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Authentication

Most endpoints in the Directory API require authentication.

There are two ways a request can be authenticated, and certain endpoints may require one or other method.

Both methods use HTTP Authentication over HTTPS.

All that differs between them is the Authentication Scheme, and the credentials.

Basic Authentication (Client Credentials)

Some endpoints accept API credentials directly via HTTP Basic Authentication.

The most important of these is the /token endpoint, which can be used to exchange valid credentials for a relatively shortlived access token.

For this, the HTTP Authorization header should be as follows:

Authorization: Basic <credentials>

where <credentials> is a set of client credentials in the form <client-id>:<client-secret> encoded as base64.

Basic authenticated endpoints behave as follows:

ScenarioResponse
Basic Authorization Header missing, or credentials invalidHTTP 401 Unauthorized, with a www-authenticate header challenge of "Basic"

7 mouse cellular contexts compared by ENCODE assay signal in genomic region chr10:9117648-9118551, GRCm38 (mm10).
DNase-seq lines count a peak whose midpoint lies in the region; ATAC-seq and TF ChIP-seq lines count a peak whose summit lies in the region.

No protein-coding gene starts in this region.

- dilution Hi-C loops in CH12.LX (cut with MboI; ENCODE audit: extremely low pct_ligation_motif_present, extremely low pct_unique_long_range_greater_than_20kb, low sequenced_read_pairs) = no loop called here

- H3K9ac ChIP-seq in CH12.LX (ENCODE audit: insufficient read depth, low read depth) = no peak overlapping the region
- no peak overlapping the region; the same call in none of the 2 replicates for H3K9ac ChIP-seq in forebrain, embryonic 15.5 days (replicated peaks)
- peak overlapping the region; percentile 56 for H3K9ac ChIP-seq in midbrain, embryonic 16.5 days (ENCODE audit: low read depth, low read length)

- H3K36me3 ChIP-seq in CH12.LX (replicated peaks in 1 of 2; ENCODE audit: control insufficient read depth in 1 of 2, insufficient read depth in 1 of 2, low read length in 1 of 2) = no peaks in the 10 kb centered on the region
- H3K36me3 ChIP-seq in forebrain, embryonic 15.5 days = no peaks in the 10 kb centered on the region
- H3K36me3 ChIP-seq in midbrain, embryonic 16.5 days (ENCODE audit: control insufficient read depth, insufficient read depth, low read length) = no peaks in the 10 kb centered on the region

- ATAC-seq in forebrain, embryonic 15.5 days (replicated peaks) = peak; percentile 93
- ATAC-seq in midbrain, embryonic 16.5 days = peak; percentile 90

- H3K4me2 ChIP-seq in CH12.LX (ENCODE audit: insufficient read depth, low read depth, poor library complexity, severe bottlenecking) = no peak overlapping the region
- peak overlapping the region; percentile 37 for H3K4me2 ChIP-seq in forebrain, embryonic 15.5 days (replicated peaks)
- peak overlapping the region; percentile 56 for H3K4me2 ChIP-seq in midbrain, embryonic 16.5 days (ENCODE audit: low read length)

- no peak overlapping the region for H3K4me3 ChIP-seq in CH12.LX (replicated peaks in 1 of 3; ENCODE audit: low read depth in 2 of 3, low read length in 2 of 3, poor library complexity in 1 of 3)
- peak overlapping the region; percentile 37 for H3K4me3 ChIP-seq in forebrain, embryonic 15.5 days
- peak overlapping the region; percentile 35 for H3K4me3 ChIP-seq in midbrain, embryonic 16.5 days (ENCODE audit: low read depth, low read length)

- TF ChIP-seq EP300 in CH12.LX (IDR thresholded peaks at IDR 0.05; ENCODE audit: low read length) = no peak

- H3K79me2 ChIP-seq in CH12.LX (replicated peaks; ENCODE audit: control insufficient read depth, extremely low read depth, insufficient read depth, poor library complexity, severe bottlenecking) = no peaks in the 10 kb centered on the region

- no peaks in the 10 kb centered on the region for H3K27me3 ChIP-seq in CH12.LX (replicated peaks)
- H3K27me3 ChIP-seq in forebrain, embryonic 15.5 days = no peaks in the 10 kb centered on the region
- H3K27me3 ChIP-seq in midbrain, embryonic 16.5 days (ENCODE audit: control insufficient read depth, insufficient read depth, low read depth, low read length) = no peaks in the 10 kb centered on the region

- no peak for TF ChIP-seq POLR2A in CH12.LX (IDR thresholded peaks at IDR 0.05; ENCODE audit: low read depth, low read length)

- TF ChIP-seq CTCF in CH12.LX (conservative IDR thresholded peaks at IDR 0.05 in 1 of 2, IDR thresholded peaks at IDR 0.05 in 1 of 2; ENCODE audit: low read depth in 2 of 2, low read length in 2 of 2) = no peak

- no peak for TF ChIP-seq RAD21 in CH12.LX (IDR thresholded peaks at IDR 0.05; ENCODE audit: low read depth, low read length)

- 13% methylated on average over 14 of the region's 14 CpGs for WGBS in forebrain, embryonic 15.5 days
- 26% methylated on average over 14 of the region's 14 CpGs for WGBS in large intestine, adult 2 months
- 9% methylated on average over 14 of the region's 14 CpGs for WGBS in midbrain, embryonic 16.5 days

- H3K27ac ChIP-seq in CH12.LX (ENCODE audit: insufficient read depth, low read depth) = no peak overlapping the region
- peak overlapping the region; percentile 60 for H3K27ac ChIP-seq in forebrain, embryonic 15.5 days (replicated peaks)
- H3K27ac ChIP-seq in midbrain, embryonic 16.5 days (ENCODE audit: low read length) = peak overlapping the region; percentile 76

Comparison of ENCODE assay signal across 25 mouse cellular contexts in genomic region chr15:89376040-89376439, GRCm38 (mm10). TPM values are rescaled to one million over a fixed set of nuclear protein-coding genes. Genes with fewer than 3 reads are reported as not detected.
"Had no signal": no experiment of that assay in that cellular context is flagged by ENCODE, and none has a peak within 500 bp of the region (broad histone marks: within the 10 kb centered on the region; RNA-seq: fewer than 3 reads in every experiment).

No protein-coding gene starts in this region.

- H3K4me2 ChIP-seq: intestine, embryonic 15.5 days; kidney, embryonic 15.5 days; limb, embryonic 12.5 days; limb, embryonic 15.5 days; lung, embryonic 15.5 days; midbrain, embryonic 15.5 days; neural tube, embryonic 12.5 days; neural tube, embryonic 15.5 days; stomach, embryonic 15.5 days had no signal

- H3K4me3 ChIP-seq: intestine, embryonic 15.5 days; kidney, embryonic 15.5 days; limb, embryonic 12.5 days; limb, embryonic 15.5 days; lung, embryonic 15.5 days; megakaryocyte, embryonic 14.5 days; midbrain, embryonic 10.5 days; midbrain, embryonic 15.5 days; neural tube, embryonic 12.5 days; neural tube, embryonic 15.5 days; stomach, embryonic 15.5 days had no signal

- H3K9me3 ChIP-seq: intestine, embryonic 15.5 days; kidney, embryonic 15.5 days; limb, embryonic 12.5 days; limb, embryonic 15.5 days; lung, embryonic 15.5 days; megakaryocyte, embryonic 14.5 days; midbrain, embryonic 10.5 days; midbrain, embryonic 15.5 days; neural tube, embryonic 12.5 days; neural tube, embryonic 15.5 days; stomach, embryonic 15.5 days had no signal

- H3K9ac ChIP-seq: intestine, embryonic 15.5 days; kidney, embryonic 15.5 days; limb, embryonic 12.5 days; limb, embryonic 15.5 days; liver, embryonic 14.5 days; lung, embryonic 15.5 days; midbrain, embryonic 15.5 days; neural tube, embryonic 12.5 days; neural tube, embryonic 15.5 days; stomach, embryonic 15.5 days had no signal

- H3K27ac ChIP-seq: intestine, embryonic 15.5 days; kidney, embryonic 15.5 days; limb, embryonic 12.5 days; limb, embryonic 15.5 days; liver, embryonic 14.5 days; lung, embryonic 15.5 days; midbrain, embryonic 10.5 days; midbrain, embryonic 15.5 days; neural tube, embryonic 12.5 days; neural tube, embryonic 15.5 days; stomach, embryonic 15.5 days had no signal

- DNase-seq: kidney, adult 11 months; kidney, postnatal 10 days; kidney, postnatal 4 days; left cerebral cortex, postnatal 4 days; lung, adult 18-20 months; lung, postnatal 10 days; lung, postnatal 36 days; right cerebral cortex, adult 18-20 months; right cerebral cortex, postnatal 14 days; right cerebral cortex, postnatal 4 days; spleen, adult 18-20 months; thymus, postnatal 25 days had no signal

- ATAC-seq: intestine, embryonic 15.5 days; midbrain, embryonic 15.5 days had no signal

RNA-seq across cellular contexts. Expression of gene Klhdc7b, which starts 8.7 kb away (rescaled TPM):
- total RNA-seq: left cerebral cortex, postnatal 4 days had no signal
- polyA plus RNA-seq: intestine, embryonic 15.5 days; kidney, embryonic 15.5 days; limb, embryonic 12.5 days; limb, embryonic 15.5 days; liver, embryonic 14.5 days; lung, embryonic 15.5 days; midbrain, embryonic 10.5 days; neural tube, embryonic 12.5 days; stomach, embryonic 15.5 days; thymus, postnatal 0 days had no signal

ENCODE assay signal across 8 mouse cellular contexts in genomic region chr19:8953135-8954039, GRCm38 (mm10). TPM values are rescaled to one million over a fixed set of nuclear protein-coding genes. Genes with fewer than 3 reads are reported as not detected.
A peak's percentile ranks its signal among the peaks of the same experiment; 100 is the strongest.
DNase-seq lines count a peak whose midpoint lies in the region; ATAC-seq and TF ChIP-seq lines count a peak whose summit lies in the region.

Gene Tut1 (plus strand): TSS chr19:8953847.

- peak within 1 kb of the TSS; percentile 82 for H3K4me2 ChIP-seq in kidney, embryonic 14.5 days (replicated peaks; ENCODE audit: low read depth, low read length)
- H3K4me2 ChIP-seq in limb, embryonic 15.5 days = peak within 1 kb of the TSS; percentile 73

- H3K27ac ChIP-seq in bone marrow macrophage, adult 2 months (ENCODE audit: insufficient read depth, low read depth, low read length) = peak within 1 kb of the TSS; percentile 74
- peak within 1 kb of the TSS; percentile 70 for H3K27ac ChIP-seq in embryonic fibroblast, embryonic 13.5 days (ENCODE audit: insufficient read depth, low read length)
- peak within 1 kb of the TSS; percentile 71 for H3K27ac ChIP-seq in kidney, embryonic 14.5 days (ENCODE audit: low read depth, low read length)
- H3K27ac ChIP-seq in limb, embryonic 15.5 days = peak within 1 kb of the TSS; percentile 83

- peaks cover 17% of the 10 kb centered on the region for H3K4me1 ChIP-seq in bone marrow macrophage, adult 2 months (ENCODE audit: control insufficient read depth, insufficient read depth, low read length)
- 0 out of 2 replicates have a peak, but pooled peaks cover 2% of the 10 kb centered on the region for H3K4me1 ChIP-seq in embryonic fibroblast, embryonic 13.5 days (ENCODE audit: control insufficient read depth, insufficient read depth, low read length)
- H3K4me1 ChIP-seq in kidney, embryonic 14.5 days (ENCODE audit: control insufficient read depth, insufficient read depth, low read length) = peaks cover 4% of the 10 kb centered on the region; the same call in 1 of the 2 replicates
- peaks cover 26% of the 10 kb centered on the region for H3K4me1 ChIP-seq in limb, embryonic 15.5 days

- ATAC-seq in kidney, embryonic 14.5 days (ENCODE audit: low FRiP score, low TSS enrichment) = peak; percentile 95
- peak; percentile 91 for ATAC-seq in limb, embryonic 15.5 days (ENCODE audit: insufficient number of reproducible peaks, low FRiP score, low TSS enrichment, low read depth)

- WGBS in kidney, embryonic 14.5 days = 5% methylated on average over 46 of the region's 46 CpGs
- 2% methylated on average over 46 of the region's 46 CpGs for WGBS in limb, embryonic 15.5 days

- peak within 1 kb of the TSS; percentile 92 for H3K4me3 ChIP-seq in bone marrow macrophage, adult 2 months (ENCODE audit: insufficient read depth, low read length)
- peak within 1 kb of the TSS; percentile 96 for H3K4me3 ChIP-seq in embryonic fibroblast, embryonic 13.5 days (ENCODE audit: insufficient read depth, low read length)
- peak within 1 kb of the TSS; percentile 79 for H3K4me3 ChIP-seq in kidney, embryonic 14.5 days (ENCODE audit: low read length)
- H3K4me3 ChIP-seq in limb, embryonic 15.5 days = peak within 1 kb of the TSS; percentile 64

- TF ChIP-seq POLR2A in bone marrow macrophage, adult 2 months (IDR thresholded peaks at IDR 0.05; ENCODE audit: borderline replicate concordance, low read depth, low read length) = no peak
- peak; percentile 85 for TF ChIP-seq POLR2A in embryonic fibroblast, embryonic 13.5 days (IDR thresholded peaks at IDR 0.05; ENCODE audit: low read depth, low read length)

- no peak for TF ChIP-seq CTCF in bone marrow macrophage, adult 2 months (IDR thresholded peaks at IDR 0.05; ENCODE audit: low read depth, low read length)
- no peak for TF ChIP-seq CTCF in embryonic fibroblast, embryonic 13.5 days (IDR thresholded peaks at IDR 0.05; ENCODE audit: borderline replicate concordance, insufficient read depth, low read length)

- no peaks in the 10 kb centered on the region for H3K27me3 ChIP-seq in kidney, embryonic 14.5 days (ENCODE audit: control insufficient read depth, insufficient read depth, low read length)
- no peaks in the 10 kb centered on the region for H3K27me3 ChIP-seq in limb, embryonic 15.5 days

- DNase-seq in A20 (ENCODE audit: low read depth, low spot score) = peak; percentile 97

Valid credentials but with inappropriate permissionsHTTP 403 Forbidden
Valid credentials with appropriate permissionsAuthentication successful

Generating Credentials

API Credentials for a given Organisation can be generated by Organisation Administrators in the Directory frontend, as documented in the Directory Guide

Bearer (Token) Authentication

Most public facing endpoints, such as those comprising the Bulk Submissions facility, require an access token.

A client can acquire a token by requesting one from the /token endpoint.

To authenticate a request against a token authenticated endpoint, use HTTP Bearer Authentication.

For this, the HTTP Authorization header should be as follows:

Authorization: Bearer <credentials>

where <credentials> is the JSON Web Token exactly as recieved from the /token endpoint.

Token authenticated endpoints behave as follows:

ScenarioResponse
Bearer Authorization Header missing, or token invalidHTTP 401 Unauthorized, with a www-authenticate header challenge of "Bearer"
Valid token but with inappropriate permissionsHTTP 403 Forbidden
Valid token with appropriate permissionsAuthentication successful

Token Expiry

Access tokens issued by /token are reasonably shortlived; expiring 1 day after they are issued.

Clients should expect to receive HTTP 401 Unauthorized responses when using an expired token. In this event, they should proceed the same way as any other occurrence of an HTTP 401 Unauthorized response: seek to acquire a new token from /token with their client credentials.